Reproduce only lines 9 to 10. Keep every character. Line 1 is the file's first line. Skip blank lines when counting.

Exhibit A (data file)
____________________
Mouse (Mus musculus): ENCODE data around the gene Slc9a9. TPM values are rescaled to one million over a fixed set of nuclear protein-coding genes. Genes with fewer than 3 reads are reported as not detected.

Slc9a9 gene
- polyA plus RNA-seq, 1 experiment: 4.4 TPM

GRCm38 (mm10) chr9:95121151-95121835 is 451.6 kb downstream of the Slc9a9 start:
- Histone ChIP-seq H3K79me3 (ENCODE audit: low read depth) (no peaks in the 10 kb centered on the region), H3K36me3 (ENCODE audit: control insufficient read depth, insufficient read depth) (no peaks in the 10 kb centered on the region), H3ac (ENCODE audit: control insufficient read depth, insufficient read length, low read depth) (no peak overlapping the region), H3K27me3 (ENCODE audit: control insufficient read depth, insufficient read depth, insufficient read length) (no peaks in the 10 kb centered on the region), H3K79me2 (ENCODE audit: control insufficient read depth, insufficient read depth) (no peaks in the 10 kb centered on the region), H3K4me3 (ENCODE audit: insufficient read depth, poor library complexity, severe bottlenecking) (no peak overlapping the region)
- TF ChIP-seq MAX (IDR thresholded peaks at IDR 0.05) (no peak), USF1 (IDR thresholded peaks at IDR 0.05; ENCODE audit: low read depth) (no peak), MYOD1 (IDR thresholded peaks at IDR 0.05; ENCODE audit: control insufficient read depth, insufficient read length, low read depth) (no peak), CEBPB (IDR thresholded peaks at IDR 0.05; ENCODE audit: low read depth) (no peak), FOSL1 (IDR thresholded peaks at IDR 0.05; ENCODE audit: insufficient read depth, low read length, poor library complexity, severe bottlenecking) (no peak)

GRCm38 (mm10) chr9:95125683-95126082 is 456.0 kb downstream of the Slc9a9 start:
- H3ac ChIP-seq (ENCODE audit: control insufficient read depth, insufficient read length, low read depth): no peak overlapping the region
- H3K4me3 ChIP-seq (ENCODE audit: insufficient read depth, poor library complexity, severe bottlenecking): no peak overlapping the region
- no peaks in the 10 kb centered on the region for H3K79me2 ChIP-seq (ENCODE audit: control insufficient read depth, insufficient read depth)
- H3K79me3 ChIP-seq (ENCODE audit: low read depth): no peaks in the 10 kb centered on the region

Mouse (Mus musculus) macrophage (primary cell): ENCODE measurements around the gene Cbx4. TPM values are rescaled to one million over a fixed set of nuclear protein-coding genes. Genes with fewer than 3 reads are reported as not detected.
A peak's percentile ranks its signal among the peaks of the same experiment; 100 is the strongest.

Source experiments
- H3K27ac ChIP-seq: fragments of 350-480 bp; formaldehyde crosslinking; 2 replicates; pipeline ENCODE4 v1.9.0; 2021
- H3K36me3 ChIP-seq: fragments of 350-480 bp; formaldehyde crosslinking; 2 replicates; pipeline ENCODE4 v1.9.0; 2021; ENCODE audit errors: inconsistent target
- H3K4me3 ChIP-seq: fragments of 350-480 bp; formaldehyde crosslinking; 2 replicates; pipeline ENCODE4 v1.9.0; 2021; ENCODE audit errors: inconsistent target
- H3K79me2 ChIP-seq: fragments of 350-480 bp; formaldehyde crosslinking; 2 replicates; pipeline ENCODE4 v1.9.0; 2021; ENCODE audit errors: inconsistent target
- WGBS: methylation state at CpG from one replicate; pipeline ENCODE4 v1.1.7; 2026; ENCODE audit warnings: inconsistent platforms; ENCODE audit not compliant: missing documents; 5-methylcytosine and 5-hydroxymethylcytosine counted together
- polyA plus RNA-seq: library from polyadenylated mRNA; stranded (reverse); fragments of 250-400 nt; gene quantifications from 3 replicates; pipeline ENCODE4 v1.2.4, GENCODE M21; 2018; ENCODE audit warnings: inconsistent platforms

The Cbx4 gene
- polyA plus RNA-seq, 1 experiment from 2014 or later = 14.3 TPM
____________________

- H3K4me3 ChIP-seq (ENCODE audit: insufficient read depth, poor library complexity, severe bottlenecking): no peak overlapping the region
- no peaks in the 10 kb centered on the region for H3K79me2 ChIP-seq (ENCODE audit: control insufficient read depth, insufficient read depth)